Dr. Oh's Animal Dermatology & Nutrition Center, Geriatric Animal Medical Institute, Daegu, Korea and Neodin Veterinary Science Institute, Seoul, Korea
The incidence rate of obesity in dogs varies from 24 to 44% depending on each country such as UK, Germany, Austria, USA and Australia, whereas, there were few studies on the incidence rate of canine and feline obesity in Asia. In our survey data in Korea 2009, the incidence rate of obesity in dogs (n = 5239) and in cats (n = 1061) were 21.3% and 10.2%, respectively. According to the risk factors of obese and obesity in our survey, Shih-Tzu, Yorkshire Terrier, Maltese, Cocker Spaniel, Miniature Poodle, Pekingese, Schnauzer and Korean shorthair cat were more likely to be the predisposed breeds for obese or obesity. Thirty five % of dogs in the 7 to 8 year old, 27% of cats in the 7 to 9 year old were obese or obesity. Thirty eight % of female (15% intact and 23% neutered) and 21% of male (14% neutered and 7% intact) in dogs, whereas, 19% of male (4% intact + 15% neutered) and 9% of female (7% neutered + 2% intact) in cats are obese and obesity. Obese or obesity dogs were suffered from one of or several endocrine diseases (9% of diabetes, 16% of hypothyroidism and 13% of hyperadrenocorticism). A sound knowledge of prevalence and risk factors associated pathologies is vital for the effective prevention of obesity.
The incidence rate of obesity in dogs varies from 24 to 44% depending on each country such as UK, Germany, Austria, USA and Australia, all of these studies that have been performed in veterinary clinics in industrialized countries give a prevalence of obesity in dogs of at least 20%.1 In the cat, the incidence rate of obesity, which was very low in the 1970's, now exceeds 20%, regardless of the site of the epidemiological study.1 There were few studies on the incidence rate of canine and feline obesity in Asia. In our survey data in Korea 2009 (unpublished), performed in 37 veterinary clinics around Seoul, Korea that is one of industrialized countries in Asia, the incidence rate of obesity in dogs (n = 5239) and in cats (n = 1061) were 21.3% and 10.2%, respectively. The epidemiological data indicate the obesity will be one of major medical problems in canine and feline practice in the world as well as in the Asia in near future.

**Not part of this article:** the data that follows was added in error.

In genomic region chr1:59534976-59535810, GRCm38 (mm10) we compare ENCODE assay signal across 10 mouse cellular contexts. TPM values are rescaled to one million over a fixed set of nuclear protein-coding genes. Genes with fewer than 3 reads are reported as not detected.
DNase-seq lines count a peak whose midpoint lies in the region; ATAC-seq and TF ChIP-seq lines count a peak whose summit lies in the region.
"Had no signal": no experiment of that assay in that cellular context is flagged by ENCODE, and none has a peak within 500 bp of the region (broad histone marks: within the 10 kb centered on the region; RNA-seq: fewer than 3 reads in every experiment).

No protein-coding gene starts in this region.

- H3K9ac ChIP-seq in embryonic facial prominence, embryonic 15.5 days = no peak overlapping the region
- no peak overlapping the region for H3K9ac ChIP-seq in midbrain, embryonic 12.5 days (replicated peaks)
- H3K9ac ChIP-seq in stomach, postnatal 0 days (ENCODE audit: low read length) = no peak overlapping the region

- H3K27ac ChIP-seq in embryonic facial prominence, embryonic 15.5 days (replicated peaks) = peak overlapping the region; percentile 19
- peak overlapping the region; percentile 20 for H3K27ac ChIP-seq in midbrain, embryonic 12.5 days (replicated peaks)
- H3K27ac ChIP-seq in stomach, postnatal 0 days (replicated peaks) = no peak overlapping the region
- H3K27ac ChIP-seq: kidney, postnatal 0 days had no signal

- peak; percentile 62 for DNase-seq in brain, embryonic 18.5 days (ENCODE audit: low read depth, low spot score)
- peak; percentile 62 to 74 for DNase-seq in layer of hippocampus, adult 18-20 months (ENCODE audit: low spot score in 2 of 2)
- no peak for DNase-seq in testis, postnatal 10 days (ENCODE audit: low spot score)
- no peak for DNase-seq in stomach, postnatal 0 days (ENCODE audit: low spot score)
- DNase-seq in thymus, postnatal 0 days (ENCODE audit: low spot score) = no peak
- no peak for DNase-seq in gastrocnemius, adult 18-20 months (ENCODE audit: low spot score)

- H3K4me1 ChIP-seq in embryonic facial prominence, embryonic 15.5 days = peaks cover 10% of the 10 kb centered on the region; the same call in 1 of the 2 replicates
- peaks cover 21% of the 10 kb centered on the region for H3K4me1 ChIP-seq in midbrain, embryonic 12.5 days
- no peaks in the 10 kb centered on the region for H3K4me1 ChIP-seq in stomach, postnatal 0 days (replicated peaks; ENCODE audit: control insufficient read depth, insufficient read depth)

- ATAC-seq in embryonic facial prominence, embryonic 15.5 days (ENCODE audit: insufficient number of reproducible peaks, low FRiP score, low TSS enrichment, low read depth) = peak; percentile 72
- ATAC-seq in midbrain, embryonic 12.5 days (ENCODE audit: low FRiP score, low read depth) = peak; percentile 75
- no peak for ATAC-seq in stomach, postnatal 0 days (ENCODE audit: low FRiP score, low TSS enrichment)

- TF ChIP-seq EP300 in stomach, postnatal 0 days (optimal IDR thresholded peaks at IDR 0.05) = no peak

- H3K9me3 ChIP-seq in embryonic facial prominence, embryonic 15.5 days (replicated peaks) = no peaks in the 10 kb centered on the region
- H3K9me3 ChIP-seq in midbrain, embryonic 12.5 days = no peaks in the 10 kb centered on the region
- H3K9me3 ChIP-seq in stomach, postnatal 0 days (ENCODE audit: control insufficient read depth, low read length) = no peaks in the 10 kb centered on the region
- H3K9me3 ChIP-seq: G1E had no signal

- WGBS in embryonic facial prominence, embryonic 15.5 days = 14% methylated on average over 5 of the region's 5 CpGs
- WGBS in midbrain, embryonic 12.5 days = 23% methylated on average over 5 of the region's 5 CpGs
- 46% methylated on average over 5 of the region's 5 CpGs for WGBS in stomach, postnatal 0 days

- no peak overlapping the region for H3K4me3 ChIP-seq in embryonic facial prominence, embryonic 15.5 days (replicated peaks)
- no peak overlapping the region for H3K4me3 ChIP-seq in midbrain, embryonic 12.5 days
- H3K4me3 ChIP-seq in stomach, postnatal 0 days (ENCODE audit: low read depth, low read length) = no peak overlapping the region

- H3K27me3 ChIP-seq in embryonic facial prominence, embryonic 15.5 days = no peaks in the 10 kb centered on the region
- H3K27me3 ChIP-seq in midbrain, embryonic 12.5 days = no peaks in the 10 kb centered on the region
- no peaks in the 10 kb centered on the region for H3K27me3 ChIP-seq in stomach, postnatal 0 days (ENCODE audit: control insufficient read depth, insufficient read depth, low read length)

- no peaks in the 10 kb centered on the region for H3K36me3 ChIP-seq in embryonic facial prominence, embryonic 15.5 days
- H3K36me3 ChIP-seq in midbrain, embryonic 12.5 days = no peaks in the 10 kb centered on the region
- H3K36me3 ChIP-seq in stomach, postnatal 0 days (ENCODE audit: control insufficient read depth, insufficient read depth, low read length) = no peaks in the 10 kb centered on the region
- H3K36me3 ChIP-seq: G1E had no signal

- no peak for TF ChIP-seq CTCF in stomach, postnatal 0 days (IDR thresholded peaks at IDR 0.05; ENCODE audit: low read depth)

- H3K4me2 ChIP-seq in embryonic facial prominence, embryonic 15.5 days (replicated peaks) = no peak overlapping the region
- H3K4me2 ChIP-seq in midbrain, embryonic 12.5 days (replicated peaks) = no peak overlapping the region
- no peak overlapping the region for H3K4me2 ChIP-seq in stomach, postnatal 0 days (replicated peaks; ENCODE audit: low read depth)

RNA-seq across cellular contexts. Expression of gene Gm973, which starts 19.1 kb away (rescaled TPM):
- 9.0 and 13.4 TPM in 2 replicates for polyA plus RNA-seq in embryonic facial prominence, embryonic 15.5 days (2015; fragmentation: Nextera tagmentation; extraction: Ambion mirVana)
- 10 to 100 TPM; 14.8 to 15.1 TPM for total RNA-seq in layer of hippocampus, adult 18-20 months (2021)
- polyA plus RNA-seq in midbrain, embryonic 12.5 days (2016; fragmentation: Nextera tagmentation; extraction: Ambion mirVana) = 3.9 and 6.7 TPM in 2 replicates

Energy Intake and Expenditure
Some risk factors of obese and obesity are associated with energy intake, others with energy expenditure, whilst several factors act on both intake and expenditure.1 The contribution of each of these two components varies significantly, however, the balance between energy intake and expenditure is more important in obese and obesity of dogs and cats.
The breed is one of risk factor for obese or obesity in dogs, however some authors differ on the relative incidence of predisposed breeds such as Cocker Spaniel, Labrador Retriever, Dalmatian, Dachshund. Rottweiler, Golden Retriever, Shetland Sheepdog, Mixed-breed.2 In our survey data in Korea 2009, Shih-Tzu, Yorkshire Terrier, Maltese, Cocker Spaniel, Miniature Poodle, Pekingese, Schnauzer were more likely to be the predisposed breeds for obese or obesity. This data indicate that the incidence of predisposed breeds of the obese or obesity of dogs in Asia could be a little differ on those of some western countries such as UK, Germany, USA and Australia because of the preference and population of small breeds in Asia. Excess energy intake predisposes small breed dogs to excess weight gain whilst in large breeds. In the cat, there are few reported breed predisposition to obesity, but the majority of obese cats are cats of the so-called Domestic shorthair breeds.1 In our survey data in Korea 2009 (unpublished), Korean shorthair cat is more likely to be the predisposed breeds for obese or obesity. Some authors recently reported that the breed predispositions to obesity are partly linked to genetic factors and more specifically to the lean/fat mass ratio.